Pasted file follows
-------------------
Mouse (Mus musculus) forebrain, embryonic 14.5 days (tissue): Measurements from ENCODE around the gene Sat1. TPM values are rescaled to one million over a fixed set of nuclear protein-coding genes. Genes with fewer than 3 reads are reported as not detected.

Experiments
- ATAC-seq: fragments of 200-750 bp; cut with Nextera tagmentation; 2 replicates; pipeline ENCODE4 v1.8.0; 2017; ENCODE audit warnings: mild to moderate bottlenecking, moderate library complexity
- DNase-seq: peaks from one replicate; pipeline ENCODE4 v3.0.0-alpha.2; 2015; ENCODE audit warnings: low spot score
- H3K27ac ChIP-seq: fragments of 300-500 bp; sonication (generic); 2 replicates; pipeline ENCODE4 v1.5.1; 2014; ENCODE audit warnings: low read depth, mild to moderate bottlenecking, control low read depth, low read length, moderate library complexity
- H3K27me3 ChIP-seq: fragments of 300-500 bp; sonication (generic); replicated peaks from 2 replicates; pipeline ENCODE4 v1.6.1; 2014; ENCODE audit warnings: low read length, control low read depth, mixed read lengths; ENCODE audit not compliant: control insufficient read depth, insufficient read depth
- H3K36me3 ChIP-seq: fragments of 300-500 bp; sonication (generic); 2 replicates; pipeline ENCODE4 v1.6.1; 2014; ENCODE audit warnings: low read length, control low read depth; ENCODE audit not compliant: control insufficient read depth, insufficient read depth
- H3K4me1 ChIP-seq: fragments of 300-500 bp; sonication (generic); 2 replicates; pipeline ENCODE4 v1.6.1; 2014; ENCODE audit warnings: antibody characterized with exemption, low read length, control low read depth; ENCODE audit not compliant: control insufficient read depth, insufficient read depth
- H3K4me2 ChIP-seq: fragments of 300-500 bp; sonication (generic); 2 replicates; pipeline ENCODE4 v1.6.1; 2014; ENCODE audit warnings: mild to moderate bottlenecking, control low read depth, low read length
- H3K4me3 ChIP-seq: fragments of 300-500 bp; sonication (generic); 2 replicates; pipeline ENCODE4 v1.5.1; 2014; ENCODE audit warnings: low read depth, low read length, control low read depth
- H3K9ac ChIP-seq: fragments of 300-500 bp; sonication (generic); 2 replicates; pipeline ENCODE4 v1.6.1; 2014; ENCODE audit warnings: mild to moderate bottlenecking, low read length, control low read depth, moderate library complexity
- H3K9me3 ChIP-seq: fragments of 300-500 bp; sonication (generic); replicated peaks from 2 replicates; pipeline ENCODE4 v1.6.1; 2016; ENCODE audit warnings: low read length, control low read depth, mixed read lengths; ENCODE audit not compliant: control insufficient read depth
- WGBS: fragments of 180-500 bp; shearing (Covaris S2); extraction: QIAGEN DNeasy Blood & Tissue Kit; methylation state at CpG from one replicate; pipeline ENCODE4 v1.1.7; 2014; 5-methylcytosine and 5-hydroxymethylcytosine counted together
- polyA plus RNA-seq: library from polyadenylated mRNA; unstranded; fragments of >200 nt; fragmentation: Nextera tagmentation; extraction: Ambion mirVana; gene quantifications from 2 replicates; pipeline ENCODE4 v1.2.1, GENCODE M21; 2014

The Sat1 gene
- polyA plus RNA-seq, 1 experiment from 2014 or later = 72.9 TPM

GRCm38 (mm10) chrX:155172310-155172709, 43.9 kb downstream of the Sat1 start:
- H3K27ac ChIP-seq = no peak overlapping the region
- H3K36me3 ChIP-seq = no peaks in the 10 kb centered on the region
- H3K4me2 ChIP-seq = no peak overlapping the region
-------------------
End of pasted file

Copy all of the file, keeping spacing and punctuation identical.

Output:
Mouse (Mus musculus) forebrain, embryonic 14.5 days (tissue): Measurements from ENCODE around the gene Sat1. TPM values are rescaled to one million over a fixed set of nuclear protein-coding genes. Genes with fewer than 3 reads are reported as not detected.

Experiments
- ATAC-seq: fragments of 200-750 bp; cut with Nextera tagmentation; 2 replicates; pipeline ENCODE4 v1.8.0; 2017; ENCODE audit warnings: mild to moderate bottlenecking, moderate library complexity
- DNase-seq: peaks from one replicate; pipeline ENCODE4 v3.0.0-alpha.2; 2015; ENCODE audit warnings: low spot score
- H3K27ac ChIP-seq: fragments of 300-500 bp; sonication (generic); 2 replicates; pipeline ENCODE4 v1.5.1; 2014; ENCODE audit warnings: low read depth, mild to moderate bottlenecking, control low read depth, low read length, moderate library complexity
- H3K27me3 ChIP-seq: fragments of 300-500 bp; sonication (generic); replicated peaks from 2 replicates; pipeline ENCODE4 v1.6.1; 2014; ENCODE audit warnings: low read length, control low read depth, mixed read lengths; ENCODE audit not compliant: control insufficient read depth, insufficient read depth
- H3K36me3 ChIP-seq: fragments of 300-500 bp; sonication (generic); 2 replicates; pipeline ENCODE4 v1.6.1; 2014; ENCODE audit warnings: low read length, control low read depth; ENCODE audit not compliant: control insufficient read depth, insufficient read depth
- H3K4me1 ChIP-seq: fragments of 300-500 bp; sonication (generic); 2 replicates; pipeline ENCODE4 v1.6.1; 2014; ENCODE audit warnings: antibody characterized with exemption, low read length, control low read depth; ENCODE audit not compliant: control insufficient read depth, insufficient read depth
- H3K4me2 ChIP-seq: fragments of 300-500 bp; sonication (generic); 2 replicates; pipeline ENCODE4 v1.6.1; 2014; ENCODE audit warnings: mild to moderate bottlenecking, control low read depth, low read length
- H3K4me3 ChIP-seq: fragments of 300-500 bp; sonication (generic); 2 replicates; pipeline ENCODE4 v1.5.1; 2014; ENCODE audit warnings: low read depth, low read length, control low read depth
- H3K9ac ChIP-seq: fragments of 300-500 bp; sonication (generic); 2 replicates; pipeline ENCODE4 v1.6.1; 2014; ENCODE audit warnings: mild to moderate bottlenecking, low read length, control low read depth, moderate library complexity
- H3K9me3 ChIP-seq: fragments of 300-500 bp; sonication (generic); replicated peaks from 2 replicates; pipeline ENCODE4 v1.6.1; 2016; ENCODE audit warnings: low read length, control low read depth, mixed read lengths; ENCODE audit not compliant: control insufficient read depth
- WGBS: fragments of 180-500 bp; shearing (Covaris S2); extraction: QIAGEN DNeasy Blood & Tissue Kit; methylation state at CpG from one replicate; pipeline ENCODE4 v1.1.7; 2014; 5-methylcytosine and 5-hydroxymethylcytosine counted together
- polyA plus RNA-seq: library from polyadenylated mRNA; unstranded; fragments of >200 nt; fragmentation: Nextera tagmentation; extraction: Ambion mirVana; gene quantifications from 2 replicates; pipeline ENCODE4 v1.2.1, GENCODE M21; 2014

The Sat1 gene
- polyA plus RNA-seq, 1 experiment from 2014 or later = 72.9 TPM

GRCm38 (mm10) chrX:155172310-155172709, 43.9 kb downstream of the Sat1 start:
- H3K27ac ChIP-seq = no peak overlapping the region
- H3K36me3 ChIP-seq = no peaks in the 10 kb centered on the region
- H3K4me2 ChIP-seq = no peak overlapping the region